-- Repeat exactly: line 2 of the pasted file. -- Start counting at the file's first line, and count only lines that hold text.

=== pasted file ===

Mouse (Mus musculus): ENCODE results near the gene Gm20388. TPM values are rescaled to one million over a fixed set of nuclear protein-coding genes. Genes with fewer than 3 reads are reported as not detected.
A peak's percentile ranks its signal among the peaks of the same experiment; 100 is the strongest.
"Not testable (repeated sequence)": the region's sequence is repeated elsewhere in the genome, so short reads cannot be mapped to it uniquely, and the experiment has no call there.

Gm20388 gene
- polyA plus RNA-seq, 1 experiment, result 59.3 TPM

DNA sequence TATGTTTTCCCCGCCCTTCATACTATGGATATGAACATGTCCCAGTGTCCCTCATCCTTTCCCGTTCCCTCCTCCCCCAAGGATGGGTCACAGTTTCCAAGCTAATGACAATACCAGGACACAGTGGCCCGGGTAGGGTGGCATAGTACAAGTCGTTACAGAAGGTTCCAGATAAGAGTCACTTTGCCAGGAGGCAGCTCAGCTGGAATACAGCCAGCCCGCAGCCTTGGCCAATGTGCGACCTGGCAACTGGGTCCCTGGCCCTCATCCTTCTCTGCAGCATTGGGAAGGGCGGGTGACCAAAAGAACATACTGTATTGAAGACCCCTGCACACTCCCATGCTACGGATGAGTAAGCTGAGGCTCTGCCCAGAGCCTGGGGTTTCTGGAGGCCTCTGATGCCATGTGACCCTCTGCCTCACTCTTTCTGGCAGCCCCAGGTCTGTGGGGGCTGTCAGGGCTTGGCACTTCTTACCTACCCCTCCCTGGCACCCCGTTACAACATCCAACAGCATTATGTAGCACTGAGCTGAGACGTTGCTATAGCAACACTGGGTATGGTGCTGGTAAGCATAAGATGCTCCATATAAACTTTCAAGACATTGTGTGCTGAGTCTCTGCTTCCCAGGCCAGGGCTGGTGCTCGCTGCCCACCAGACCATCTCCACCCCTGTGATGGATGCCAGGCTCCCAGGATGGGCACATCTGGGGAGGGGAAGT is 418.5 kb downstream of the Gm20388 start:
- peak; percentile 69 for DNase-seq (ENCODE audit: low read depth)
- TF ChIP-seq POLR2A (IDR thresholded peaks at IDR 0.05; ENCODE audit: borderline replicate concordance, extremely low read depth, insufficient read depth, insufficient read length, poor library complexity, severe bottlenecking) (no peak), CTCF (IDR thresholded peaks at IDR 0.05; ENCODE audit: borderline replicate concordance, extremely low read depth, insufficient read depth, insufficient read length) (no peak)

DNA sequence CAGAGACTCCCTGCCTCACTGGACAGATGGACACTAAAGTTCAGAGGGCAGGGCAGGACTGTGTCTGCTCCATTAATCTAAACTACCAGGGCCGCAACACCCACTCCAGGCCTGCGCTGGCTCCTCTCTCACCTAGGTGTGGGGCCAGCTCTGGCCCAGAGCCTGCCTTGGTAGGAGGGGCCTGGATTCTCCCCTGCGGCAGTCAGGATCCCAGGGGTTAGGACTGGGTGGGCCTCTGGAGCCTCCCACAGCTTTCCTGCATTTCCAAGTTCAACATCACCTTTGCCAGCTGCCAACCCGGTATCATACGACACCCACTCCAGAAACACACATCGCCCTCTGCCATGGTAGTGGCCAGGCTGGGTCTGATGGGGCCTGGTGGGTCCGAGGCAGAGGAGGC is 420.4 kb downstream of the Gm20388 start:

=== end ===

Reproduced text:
A peak's percentile ranks its signal among the peaks of the same experiment; 100 is the strongest.